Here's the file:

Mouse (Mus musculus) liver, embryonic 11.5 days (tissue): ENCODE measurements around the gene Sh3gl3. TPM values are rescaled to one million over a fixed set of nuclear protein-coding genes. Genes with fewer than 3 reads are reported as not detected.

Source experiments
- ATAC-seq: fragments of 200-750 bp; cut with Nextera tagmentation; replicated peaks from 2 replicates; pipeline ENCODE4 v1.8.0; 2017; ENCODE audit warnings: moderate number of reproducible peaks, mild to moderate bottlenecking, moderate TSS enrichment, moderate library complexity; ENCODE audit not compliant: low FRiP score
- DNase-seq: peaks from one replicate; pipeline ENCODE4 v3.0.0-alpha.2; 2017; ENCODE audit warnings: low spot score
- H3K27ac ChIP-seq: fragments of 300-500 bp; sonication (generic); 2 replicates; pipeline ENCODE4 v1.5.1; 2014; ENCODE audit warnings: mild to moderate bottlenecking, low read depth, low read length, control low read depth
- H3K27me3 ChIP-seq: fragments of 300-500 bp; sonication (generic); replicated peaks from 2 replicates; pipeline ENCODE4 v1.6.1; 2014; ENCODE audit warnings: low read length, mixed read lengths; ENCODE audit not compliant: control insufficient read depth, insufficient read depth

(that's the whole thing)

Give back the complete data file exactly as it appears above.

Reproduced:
Mouse (Mus musculus) liver, embryonic 11.5 days (tissue): ENCODE measurements around the gene Sh3gl3. TPM values are rescaled to one million over a fixed set of nuclear protein-coding genes. Genes with fewer than 3 reads are reported as not detected.

Source experiments
- ATAC-seq: fragments of 200-750 bp; cut with Nextera tagmentation; replicated peaks from 2 replicates; pipeline ENCODE4 v1.8.0; 2017; ENCODE audit warnings: moderate number of reproducible peaks, mild to moderate bottlenecking, moderate TSS enrichment, moderate library complexity; ENCODE audit not compliant: low FRiP score
- DNase-seq: peaks from one replicate; pipeline ENCODE4 v3.0.0-alpha.2; 2017; ENCODE audit warnings: low spot score
- H3K27ac ChIP-seq: fragments of 300-500 bp; sonication (generic); 2 replicates; pipeline ENCODE4 v1.5.1; 2014; ENCODE audit warnings: mild to moderate bottlenecking, low read depth, low read length, control low read depth
- H3K27me3 ChIP-seq: fragments of 300-500 bp; sonication (generic); replicated peaks from 2 replicates; pipeline ENCODE4 v1.6.1; 2014; ENCODE audit warnings: low read length, mixed read lengths; ENCODE audit not compliant: control insufficient read depth, insufficient read depth